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Capacity of Fading Channels with Channel Side Information
, 1997
"... We obtain the Shannon capacity of a fading channel with channel side information at the transmitter and receiver, and at the receiver alone. The optimal power adaptation in the former case is "waterpouring" in time, analogous to waterpouring in frequency for timeinvariant frequencyselective fadi ..."
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Cited by 397 (23 self)
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We obtain the Shannon capacity of a fading channel with channel side information at the transmitter and receiver, and at the receiver alone. The optimal power adaptation in the former case is "waterpouring" in time, analogous to waterpouring in frequency for timeinvariant frequencyselective fading channels. Inverting the channel results in a large capacity penalty in severe fading.
Fading Channels: InformationTheoretic And Communications Aspects
 IEEE TRANSACTIONS ON INFORMATION THEORY
, 1998
"... In this paper we review the most peculiar and interesting informationtheoretic and communications features of fading channels. We first describe the statistical models of fading channels which are frequently used in the analysis and design of communication systems. Next, we focus on the information ..."
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Cited by 289 (1 self)
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In this paper we review the most peculiar and interesting informationtheoretic and communications features of fading channels. We first describe the statistical models of fading channels which are frequently used in the analysis and design of communication systems. Next, we focus on the information theory of fading channels, by emphasizing capacity as the most important performance measure. Both singleuser and multiuser transmission are examined. Further, we describe how the structure of fading channels impacts code design, and finally overview equalization of fading multipath channels.
Capacity Regions for Wireless Ad Hoc Networks
 IEEE TRANSACTIONS ON WIRELESS COMMUNICATIONS
, 2003
"... We define and study capacity regions for wireless ad hoc networks with an arbitrary number of nodes and topology. These regions describe the set of achievable rate combinations between all sourcedestination pairs in the network under various transmission strategies, such as variablerate transmissi ..."
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Cited by 200 (13 self)
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We define and study capacity regions for wireless ad hoc networks with an arbitrary number of nodes and topology. These regions describe the set of achievable rate combinations between all sourcedestination pairs in the network under various transmission strategies, such as variablerate transmission, singlehop or multihop routing, power control, and successive interference cancellation (SIC). Multihop cellular networks and networks with energy constraints are studied as special cases. With slight modifications, the developed formulation can handle node mobility and timevarying flatfading channels. Numerical results indicate that multihop routing, the ability for concurrent transmissions, and SIC significantly increase the capacity of ad hoc and multihop cellular networks. On the other hand, gains from power control are significant only when variablerate transmission is not used. Also, timevarying flatfading and node mobility actually improve the capacity. Finally, multihop routing greatly improves the performance of energyconstraint networks.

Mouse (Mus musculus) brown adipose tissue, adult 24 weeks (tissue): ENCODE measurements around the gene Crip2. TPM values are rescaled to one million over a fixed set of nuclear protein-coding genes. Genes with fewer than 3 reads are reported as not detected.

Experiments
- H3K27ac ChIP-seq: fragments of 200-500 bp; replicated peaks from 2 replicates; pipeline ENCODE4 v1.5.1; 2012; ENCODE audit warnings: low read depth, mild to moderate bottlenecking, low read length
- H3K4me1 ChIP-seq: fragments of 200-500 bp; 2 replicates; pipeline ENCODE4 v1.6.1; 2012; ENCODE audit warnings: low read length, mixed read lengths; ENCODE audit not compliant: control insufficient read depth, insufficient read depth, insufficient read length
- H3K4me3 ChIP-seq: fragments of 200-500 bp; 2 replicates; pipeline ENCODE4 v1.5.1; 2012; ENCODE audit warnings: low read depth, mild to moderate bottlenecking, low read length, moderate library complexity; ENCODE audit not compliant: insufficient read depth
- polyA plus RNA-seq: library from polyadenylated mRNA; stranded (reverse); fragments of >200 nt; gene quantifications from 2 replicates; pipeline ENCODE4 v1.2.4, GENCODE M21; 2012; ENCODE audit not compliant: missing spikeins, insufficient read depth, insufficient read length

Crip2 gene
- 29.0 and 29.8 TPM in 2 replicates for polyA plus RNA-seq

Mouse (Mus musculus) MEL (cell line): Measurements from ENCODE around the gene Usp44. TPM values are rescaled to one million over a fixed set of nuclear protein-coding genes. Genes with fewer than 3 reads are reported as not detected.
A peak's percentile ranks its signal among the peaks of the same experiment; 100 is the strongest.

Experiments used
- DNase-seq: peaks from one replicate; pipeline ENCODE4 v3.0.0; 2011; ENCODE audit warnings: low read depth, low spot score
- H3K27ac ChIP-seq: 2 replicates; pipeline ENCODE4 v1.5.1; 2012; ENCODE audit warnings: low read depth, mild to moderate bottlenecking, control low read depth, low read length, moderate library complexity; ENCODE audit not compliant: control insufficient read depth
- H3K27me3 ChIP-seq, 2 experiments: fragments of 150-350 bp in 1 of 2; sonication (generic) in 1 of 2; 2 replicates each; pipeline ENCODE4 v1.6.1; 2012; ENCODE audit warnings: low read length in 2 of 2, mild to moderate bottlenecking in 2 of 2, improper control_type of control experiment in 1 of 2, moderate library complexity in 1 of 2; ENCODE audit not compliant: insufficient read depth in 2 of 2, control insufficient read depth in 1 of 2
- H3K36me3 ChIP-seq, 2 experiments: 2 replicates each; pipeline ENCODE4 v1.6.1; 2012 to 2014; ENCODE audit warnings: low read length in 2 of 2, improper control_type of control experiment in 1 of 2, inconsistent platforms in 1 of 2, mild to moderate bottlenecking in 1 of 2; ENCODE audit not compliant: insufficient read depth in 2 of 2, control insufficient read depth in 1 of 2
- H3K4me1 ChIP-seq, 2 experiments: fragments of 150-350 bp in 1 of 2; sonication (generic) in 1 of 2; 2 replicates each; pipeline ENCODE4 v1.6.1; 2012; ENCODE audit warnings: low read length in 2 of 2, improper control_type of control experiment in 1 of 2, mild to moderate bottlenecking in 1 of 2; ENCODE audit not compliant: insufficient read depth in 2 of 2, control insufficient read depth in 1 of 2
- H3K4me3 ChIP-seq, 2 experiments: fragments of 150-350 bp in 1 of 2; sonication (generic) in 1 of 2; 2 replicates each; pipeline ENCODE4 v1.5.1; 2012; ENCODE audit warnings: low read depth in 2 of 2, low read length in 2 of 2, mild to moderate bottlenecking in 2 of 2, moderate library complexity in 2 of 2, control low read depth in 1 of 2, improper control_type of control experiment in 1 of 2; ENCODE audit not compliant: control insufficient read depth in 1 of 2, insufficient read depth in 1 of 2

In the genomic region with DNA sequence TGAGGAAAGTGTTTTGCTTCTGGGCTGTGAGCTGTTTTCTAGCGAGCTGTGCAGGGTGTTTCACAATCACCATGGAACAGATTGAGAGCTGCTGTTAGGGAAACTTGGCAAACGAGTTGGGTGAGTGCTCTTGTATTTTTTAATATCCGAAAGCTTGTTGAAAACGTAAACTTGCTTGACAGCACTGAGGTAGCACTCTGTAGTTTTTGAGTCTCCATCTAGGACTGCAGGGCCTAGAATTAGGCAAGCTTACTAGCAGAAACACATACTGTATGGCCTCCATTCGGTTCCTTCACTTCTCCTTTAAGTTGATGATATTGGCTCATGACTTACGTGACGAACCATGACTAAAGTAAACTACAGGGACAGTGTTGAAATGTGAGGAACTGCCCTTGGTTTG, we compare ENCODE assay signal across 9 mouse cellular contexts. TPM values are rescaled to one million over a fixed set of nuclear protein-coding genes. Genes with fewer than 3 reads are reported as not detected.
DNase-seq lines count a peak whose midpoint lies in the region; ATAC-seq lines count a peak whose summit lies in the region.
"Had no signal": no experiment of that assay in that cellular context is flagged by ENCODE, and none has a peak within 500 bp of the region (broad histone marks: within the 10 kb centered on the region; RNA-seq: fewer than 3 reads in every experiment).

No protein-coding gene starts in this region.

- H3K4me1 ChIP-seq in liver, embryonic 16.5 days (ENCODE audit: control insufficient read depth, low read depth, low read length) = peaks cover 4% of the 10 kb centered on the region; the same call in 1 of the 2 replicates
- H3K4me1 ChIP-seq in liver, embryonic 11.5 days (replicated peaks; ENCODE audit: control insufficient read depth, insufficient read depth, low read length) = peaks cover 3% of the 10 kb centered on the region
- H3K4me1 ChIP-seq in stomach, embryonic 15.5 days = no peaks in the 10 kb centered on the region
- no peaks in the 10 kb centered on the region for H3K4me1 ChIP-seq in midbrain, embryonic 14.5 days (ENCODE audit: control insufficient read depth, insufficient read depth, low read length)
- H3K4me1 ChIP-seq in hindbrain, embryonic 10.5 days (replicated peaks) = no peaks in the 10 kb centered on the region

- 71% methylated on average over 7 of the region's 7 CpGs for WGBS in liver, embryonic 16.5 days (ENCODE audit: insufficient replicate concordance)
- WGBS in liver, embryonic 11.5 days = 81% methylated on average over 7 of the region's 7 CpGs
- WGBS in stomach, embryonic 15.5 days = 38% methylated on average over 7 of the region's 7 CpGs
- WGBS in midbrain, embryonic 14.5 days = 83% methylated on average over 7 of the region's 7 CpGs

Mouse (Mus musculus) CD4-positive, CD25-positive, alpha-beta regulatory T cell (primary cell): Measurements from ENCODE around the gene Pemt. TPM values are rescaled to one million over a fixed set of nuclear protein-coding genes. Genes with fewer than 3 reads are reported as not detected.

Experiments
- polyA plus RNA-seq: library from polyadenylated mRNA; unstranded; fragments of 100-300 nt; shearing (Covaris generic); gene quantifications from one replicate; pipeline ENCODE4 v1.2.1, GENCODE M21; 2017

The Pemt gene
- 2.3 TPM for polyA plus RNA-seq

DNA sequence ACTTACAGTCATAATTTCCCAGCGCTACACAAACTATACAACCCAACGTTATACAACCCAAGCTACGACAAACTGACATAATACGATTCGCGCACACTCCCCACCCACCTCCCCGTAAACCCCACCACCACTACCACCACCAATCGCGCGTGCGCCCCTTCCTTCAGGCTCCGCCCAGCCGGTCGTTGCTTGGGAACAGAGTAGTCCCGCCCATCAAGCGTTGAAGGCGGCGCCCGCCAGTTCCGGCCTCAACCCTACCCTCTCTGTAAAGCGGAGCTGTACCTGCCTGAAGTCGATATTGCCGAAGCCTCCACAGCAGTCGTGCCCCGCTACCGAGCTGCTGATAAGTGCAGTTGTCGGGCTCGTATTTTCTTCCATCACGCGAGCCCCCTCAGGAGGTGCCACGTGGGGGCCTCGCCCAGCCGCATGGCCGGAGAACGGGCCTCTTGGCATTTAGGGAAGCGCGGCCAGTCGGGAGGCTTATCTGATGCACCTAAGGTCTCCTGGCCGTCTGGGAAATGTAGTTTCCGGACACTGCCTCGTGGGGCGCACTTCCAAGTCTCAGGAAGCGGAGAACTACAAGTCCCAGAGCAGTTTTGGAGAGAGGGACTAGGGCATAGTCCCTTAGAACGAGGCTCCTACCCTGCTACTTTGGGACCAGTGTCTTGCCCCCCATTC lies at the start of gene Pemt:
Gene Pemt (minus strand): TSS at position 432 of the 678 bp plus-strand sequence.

Capacity and Optimal Resource Allocation for Fading Broadcast Channels: Part I: Ergodic Capacity
"... ..."
HighPerformance Communication Networks
"... Contents 1 Wireless Networks 1 1.1 Introduction ...................................... 1 1.1.1 History of Wireless Networks ........................ 2 1.1.2 Wireless Data Vision ............................. 5 1.1.3 Technical Challenges ............................. 7 1.2 The Wireless Channel ...... ..."
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Cited by 133 (4 self)
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Contents 1 Wireless Networks 1 1.1 Introduction ...................................... 1 1.1.1 History of Wireless Networks ........................ 2 1.1.2 Wireless Data Vision ............................. 5 1.1.3 Technical Challenges ............................. 7 1.2 The Wireless Channel ................................. 8 1.2.1 Path loss ................................... 9 1.2.2 Shadow Fading ................................ 10 1.2.3 Multipath Flatfading and Intersymbol Interference ............. 11 1.2.4 Doppler Frequency Shift ........................... 12 1.2.5 Interference .................................. 13 1.2.6 Infrared versus Radio ............................ 13 1.2.7 Capacity Limits of Wireless Channels .................... 14 1.3 Link Level Design .................................. 15 1.3.1 Modulation Techniques ............................ 15 1.3.2 Channel Coding and Link Layer Retransmission .............. 16 1.3.3 FlatFading Countermeasures ..
Adaptive Coded Modulation for Fading Channels
 IEEE TRANS. COMMUN
, 1998
"... We apply coset codes to adaptive modulation in fading channels. Adaptive modulation is a powerful technique to improve the energy efficiency and increase the data rate over a fading channel. Coset codes are a natural choice to use with adaptive modulation since the channel coding and modulation desi ..."
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Cited by 130 (10 self)
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We apply coset codes to adaptive modulation in fading channels. Adaptive modulation is a powerful technique to improve the energy efficiency and increase the data rate over a fading channel. Coset codes are a natural choice to use with adaptive modulation since the channel coding and modulation designs are separable. Therefore, trellis and lattice codes designed for additive white Gaussian noise (AWGN) channels can be superimposed on adaptive modulation for fading channels, with the same approximate coding gains. We first describe the methodology for combining coset codes with a general class of adaptive modulation techniques. We then apply this methodology to a spectrally efficient adaptive Mary quadrature amplitude modulation (MQAM) to obtain trelliscoded adaptive MQAM. We present analytical and simulation results for this design which show an effective coding gain of 3 dB relative to uncoded adaptive MQAM for a simple fourstate trellis code, and an effective 3.6dB coding gain for an eightstate trellis code. More complex trellis codes are shown to achieve higher gains. We also compare the performance of trelliscoded adaptive MQAM to that of coded modulation with builtin time diversity and fixedrate modulation. The adaptive method exhibits a power savings of up to 20 dB.